The Smartpen Grows Signs

Perhaps even more interesting is the advanced way in which smartpen technology effectively offloads the cognitive meaning-making process. In other words, by combining two sets of signs, one visual (the written script or design) and one audible (the recorded sound), a specific correlation between the two signs can be drawn to interpret meaning. In doing so, we observe the individual textual sign and audible signs merge into each other to form a new more complex sign for further, higher orders of abstraction. (Irvine Grammar 15)

Thus, as Pierce states “the essential function of a sign is to render inefficient relations efficient” (Irvine Semiotics 16). By combining standard text signs with audible signs, the Smartpen allows users to offload the cognitive function of remembering or recalling the contextual information about the written script or designs. This allows users to make more efficient use of various sign types, whether iconic, indexical or symbolic, in order to take notes. More specifically, this allows the individual to store metainformation, or information about the nature of information (Floridi 31), in the form of an audible object sign. As explained, if a user draws a diagram in order to depict a process that is being described audibly, the smartpen allows them to record and sync the process description to the diagram. In such an instance, the user has created a visual sign whose object, or the concept that the visual sign represents, is stored as metainformation that can be accessed by the user in order to aid in interpreting the sign.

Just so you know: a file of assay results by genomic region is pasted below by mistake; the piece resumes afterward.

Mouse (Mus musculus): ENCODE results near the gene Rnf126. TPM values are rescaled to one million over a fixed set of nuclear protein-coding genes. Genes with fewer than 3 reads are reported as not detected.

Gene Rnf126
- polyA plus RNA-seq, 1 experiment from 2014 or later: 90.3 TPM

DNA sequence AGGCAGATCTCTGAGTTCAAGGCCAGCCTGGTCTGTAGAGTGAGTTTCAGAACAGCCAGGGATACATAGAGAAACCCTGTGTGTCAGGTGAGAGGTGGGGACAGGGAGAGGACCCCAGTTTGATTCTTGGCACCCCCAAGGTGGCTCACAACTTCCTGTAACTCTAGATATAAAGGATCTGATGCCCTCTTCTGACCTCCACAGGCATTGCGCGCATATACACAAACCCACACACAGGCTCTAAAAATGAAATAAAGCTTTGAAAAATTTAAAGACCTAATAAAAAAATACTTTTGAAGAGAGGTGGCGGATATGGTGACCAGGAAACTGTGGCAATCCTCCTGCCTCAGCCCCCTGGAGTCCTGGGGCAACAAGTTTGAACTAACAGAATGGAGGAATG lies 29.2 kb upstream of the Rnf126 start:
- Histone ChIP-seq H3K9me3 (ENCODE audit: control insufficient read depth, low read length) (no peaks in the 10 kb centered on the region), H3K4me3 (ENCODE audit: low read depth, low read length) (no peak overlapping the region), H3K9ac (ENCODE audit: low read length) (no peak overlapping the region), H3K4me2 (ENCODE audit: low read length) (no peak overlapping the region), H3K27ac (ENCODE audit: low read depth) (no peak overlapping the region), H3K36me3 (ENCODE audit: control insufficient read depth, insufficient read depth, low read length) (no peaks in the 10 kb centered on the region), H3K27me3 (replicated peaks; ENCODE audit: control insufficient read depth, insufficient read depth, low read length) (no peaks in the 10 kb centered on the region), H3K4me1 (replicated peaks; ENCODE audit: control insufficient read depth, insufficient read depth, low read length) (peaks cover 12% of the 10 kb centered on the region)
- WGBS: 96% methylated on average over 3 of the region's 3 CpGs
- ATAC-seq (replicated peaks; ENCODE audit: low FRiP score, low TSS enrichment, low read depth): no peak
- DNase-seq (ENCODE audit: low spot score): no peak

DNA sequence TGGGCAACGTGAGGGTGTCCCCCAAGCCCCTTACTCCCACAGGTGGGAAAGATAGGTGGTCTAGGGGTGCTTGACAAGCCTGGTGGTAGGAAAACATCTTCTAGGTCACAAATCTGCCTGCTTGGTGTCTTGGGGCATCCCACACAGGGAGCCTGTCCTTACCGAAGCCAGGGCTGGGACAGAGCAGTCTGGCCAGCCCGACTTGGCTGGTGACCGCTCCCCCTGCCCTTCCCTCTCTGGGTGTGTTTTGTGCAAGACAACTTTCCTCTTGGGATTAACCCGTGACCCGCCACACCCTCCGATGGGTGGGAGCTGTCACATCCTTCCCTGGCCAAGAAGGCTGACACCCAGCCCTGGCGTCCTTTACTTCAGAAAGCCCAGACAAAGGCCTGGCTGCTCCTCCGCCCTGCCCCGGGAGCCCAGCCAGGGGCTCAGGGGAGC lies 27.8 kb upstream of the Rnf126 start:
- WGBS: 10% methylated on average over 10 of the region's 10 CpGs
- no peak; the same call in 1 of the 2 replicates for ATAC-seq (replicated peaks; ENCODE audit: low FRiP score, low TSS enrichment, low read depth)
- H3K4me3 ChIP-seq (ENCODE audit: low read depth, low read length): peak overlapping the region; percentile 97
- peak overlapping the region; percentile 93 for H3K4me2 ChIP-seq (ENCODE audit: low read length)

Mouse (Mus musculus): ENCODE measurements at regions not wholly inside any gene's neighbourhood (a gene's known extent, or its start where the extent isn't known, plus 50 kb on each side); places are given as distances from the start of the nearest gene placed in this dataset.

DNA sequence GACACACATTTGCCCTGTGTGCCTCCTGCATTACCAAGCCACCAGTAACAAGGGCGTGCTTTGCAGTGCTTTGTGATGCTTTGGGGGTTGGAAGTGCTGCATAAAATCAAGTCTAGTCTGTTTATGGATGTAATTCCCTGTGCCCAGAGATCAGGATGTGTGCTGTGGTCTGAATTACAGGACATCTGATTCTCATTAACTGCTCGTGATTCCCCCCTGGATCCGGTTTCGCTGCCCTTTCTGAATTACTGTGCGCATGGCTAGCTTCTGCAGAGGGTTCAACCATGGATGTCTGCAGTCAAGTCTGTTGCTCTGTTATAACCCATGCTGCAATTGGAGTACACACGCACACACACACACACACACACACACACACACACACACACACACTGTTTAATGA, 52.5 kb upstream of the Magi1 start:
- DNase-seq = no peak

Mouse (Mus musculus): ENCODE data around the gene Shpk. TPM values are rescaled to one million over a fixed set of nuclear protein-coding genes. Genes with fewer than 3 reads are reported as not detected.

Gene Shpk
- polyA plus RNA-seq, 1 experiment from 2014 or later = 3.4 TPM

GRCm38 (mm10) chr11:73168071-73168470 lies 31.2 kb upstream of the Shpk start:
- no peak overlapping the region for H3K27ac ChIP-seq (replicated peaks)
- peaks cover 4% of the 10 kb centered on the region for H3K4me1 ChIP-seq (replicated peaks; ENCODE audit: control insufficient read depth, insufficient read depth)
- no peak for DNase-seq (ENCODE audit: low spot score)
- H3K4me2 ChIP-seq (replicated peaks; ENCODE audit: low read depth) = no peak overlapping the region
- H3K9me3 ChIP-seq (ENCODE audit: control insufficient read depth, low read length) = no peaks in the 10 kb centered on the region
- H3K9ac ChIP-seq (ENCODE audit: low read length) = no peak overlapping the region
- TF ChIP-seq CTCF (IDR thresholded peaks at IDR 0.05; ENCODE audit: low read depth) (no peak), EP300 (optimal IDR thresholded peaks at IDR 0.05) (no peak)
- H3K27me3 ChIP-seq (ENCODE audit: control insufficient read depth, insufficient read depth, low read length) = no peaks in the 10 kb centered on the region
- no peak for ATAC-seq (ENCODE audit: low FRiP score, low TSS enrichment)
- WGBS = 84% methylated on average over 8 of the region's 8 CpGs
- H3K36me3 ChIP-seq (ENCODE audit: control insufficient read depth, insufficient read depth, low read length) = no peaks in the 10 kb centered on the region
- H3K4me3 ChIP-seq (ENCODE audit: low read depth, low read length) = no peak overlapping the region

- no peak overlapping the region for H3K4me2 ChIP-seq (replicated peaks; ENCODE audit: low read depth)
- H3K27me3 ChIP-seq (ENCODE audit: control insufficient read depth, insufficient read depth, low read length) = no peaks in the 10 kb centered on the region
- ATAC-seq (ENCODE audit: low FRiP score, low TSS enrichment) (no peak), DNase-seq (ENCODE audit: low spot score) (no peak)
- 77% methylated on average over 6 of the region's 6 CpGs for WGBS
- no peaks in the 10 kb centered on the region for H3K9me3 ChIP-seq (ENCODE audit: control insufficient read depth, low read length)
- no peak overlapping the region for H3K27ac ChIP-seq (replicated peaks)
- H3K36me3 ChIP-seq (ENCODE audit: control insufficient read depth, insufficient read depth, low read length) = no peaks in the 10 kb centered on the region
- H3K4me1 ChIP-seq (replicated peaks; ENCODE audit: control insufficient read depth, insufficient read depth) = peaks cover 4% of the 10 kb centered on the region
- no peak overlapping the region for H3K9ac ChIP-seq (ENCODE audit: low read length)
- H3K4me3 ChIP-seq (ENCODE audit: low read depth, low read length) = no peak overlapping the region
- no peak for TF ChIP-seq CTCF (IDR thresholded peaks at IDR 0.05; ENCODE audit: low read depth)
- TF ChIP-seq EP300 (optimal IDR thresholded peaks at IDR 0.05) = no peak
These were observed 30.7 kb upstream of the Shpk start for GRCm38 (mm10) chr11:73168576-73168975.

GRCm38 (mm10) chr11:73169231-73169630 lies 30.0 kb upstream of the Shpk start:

Still, perhaps one of the most useful aspects of the Smartpen’s meaning-making capabilities lies in its human distributive cognitive functions, or the ability to distribute cognitive activity across human minds (Zhang & Patel). Through the smartpen’s desktop software, users can share information collected by the smartpen through various remediations of its original form, such as PDFs or emails (Livescribe(™)). This allows individuals the opportunity to share both written text and audio, but also acts as a form of individual significance parsing. For example, when the smart notes are shared, the recipient of the notes is able to listen to the recorded audio, while viewing the text. This allows the user to acknowledge not only the interpretants that are developed by the actual audio or text, but also make inferences about the interpretants that the individual who shared the notes originally acknowledged. Specifically, it allows the recipient to understand whatever hierarchy or organization the original user might have given to various aspects of this information.

This parsing process is in essence a step-by-step revelation of Pierce’s assertion that “all thought is in signs” and therefore “requires a time” in which each sign is actually interpreted, and which by interpreting creates a new sign. Essentially, the Smartpen creates a map of the “time” in which the audible sign is interpreted into a textual sign, creating a more complex sign that differs from simply the audible reading of a text. Rather than just restating the textual sign out loud, by translating it into the audible sign system, the smartpen integrates the meaning of these two sign systems, but adds the contextual meaning of a sign with the interpretation and context of the secondary sign (Irvine Semiotics 16).

Refining Smartpen Technology